Showing posts with label Clark Gable. Show all posts
Showing posts with label Clark Gable. Show all posts

Sunday, August 2, 2015

August 2: Myrna Loy



A few days (and seven years) after the birth of William Powell, Myrna Loy realized if she wanted to star with him in fourteen films, she'd have to be born too.  So she was, on Aug. 2, 1905.

Loy spent her childhood switching from Montana and Southern California, permanently settling into Culver City in 1918, after the death of her father.  She began playing vampy, exotic roles in less-than-stellar silent films like A Girl in Every Port.

Her big break was her first role with Powell, in The Thin Man.  She'd soon become a sought-after actress, starring alongside Jimmy Stewart, Clark Gable, Clifton Webb, and--why not?--Shirley Temple.

She hit the airwaves for a few adaptations of movies she'd starred in, produced by Lux Radio Theatre.  On Suspense she starred in "The Library Book," which probably sounded a lot more intriguing in 1945 than it would today, and she was part of an intrepid group of artists appearing on the 1947 special Hollywood Fights Back.  This program voiced protest against the Un-American Activities Committee.

Thanks for the memories, Myrna!

Friday, May 15, 2015

May 15: Happy Birthday, James Mason



Not always mentioned among big stars like Clark Gable and Cary Grant; not always among celebrated artists such as Laurence Olivier, Marlon Brando, or Al Pacino, James Mason certainly earned the right to be called one of the great film actors of all time.

Mason was nominated for three Oscars and and three Golden Globes, and his resume reads like a who's who of classic movies: Lolita, North By Northwest, and Julius Caesar.  Also not too shabby were A Star is Born and Bigger Than Life.

While radio was passing the baton of dominant media on to movies (with television a newbie), the British Mason appeared on a few of the big American shows: Suspense, Maxwell House Coffee Time, Studio One, and The Fred Allen Show.

We say a happy birthday to actor James Mason!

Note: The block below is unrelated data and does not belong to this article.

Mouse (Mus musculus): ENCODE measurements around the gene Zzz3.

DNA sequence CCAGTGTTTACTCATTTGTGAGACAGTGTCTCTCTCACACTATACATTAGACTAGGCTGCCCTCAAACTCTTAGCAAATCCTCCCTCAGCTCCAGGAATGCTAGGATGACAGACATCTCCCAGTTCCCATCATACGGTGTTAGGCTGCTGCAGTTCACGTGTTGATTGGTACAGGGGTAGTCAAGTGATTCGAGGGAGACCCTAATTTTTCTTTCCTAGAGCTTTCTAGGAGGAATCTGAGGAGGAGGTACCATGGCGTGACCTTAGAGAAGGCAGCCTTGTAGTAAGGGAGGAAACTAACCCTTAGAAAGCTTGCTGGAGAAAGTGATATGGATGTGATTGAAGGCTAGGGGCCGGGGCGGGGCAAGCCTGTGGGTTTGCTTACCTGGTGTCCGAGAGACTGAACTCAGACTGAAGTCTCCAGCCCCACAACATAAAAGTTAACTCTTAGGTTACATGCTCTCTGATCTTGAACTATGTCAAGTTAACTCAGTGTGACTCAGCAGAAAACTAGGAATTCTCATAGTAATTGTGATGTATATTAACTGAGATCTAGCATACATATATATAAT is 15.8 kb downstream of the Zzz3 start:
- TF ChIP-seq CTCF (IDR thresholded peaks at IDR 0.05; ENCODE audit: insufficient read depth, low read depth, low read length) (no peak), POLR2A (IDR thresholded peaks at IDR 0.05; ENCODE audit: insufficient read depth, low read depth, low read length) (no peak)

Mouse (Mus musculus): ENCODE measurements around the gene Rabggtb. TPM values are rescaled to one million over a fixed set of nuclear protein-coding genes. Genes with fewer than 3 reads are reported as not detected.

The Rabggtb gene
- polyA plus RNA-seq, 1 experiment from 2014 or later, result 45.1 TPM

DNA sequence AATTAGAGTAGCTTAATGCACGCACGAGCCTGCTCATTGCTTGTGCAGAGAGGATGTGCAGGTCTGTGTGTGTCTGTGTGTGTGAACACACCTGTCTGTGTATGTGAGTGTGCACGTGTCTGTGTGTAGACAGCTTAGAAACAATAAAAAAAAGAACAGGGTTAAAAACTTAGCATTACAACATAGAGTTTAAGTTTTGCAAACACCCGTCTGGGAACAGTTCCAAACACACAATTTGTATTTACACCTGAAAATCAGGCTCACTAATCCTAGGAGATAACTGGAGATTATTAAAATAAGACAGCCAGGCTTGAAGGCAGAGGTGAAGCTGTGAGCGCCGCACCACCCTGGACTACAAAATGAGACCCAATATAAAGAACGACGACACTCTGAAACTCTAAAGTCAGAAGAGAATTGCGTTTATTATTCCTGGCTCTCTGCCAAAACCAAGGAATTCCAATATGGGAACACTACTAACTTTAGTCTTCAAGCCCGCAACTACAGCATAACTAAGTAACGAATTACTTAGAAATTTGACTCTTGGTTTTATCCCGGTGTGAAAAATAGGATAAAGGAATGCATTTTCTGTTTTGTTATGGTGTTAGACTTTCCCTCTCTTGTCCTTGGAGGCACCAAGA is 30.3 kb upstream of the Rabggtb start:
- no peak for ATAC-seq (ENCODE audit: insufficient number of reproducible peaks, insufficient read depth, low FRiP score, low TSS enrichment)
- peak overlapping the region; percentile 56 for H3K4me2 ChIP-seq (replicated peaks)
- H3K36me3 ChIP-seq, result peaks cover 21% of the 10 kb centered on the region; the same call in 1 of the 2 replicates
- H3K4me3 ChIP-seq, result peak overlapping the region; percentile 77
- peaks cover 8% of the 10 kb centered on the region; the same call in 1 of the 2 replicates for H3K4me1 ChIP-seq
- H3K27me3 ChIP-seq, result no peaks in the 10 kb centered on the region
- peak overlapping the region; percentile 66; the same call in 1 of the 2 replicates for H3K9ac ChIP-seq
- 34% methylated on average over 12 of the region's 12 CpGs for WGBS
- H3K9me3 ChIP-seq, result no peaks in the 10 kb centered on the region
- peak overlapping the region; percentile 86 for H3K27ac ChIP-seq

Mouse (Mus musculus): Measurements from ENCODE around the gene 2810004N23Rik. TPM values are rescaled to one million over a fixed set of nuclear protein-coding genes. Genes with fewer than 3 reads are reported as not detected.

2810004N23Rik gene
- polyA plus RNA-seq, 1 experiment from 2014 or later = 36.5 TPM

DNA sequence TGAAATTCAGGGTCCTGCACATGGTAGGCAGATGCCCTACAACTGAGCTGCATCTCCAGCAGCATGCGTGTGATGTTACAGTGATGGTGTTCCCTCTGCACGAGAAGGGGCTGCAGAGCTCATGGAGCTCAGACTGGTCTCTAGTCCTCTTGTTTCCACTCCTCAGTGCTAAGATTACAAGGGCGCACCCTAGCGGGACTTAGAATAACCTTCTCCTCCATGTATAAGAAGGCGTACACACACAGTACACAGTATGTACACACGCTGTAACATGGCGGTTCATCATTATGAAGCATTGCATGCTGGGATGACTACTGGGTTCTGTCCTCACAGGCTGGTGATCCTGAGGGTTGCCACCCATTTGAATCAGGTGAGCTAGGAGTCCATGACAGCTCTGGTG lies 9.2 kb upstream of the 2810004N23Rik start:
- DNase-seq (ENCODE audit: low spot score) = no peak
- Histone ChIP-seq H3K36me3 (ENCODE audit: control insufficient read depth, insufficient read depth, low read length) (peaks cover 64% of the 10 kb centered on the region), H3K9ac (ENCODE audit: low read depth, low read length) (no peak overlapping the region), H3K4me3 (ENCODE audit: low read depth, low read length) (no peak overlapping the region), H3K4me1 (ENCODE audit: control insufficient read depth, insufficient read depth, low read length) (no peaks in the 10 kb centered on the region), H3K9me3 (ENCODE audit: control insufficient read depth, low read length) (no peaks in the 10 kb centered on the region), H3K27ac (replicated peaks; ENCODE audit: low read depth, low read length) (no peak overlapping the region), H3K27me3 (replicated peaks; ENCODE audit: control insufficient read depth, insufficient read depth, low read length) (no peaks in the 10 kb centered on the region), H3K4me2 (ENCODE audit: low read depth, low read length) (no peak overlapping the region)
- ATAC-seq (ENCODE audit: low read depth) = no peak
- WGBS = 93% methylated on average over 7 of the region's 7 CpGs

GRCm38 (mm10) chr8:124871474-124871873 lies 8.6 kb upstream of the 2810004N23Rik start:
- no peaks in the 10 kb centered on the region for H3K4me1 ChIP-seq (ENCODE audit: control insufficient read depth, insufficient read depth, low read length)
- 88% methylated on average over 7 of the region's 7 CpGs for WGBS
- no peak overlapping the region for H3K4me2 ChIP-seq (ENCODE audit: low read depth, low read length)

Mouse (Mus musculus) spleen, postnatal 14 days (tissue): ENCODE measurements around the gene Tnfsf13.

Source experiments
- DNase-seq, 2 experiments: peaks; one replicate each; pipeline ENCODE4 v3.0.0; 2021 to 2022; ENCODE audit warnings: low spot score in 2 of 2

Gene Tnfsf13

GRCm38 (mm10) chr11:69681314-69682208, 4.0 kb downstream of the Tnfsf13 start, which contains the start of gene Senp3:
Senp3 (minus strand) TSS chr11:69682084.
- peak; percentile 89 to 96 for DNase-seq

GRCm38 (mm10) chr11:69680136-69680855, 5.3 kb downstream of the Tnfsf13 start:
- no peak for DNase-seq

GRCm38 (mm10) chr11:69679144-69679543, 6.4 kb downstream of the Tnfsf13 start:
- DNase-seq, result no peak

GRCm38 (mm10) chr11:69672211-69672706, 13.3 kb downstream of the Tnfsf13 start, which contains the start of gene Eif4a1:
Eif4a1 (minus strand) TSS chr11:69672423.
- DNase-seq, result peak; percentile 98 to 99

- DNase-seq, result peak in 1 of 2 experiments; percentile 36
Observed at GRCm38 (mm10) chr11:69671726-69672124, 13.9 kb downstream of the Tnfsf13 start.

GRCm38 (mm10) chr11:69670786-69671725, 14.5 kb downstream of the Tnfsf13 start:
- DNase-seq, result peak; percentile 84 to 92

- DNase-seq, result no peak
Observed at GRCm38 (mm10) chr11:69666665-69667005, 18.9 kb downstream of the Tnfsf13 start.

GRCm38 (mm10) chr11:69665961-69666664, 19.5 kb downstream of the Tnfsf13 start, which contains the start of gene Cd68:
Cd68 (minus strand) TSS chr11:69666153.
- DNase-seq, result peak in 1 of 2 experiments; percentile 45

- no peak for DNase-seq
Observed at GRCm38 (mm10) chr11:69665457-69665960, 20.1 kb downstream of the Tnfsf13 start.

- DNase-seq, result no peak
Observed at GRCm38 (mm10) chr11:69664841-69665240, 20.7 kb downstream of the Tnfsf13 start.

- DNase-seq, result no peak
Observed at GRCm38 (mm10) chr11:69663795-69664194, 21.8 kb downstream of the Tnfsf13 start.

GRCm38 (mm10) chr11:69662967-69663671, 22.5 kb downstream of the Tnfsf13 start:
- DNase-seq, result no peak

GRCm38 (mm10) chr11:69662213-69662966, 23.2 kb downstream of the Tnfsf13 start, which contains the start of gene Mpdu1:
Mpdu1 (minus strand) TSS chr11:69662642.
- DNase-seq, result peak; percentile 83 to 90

Tuesday, August 12, 2014

August 12: Happy Birthday, Cecil B. DeMille



People can debate whether it was "All right, Mr. DeMille, I'm ready for my closeup," or "I'm ready for my closeup, Mr. DeMille," but there can be no dispute over the fact that the film director was also a huge figure in oldtime radio.

Cecil DeMille was a regular actor and frequent host of The Lux Radio Theatre, working alongside such greats as Loretta Young, Lionel Barrymore, Clark Gable, and Geraldine Peck. His run on the show stretched from 1936-1945.

DeMille was amazing in his ability to adapt to media after media. Born--today--in 881, he began as a stage actor and writer. He met the new medium of film and began directing silent films in 1914. When radio began crackling over the airwaves, he became a virtuoso in that form, also becoming a legend in talkies--motion pictures with sound.

We salute a paragon of versatility, a man known as a filmmaker whose legacy also includes great work in front of the microphone.

Sunday, June 1, 2014

June 1, 1936: First Film Adaptation on Lux Radio Theatre on the Radio

 
June 1, 1936: On this day, The NBC Blue network's program host, Cecil B. DeMille, introduced Clark Gable and Marlene Dietrich in "The Legionnaire and The Lady" and The Lux Radio Theater radio show moved from New York City to Hollywood.

The Lux Radio Theater  was one of the longest-running classic radio dramas. During its first season, they were performing Broadway stage plays. The program, which lasted for hours, was performed before a live audience. When their sponsor moved the show from New York to Hollywood,  The Lux Radio Theater   also shifted from using Broadway plays into adopting movies.

Enjoy The Lux Radio Theater's first ever movie adaptation, "The Legionnaire and the Lady", which aired on this date, 1936